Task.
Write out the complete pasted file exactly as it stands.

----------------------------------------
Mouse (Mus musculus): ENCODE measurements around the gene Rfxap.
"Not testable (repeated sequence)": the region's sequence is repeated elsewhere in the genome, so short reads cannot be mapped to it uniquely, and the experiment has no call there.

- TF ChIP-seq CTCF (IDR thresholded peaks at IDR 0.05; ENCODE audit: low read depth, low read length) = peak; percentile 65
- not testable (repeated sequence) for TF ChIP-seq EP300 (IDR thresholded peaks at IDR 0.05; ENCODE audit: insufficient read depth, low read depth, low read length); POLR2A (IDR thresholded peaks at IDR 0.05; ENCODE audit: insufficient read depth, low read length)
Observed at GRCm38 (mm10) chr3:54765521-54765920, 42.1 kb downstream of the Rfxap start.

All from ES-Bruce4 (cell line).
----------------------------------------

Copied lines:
Mouse (Mus musculus): ENCODE measurements around the gene Rfxap.
"Not testable (repeated sequence)": the region's sequence is repeated elsewhere in the genome, so short reads cannot be mapped to it uniquely, and the experiment has no call there.

- TF ChIP-seq CTCF (IDR thresholded peaks at IDR 0.05; ENCODE audit: low read depth, low read length) = peak; percentile 65
- not testable (repeated sequence) for TF ChIP-seq EP300 (IDR thresholded peaks at IDR 0.05; ENCODE audit: insufficient read depth, low read depth, low read length); POLR2A (IDR thresholded peaks at IDR 0.05; ENCODE audit: insufficient read depth, low read length)
Observed at GRCm38 (mm10) chr3:54765521-54765920, 42.1 kb downstream of the Rfxap start.

All from ES-Bruce4 (cell line).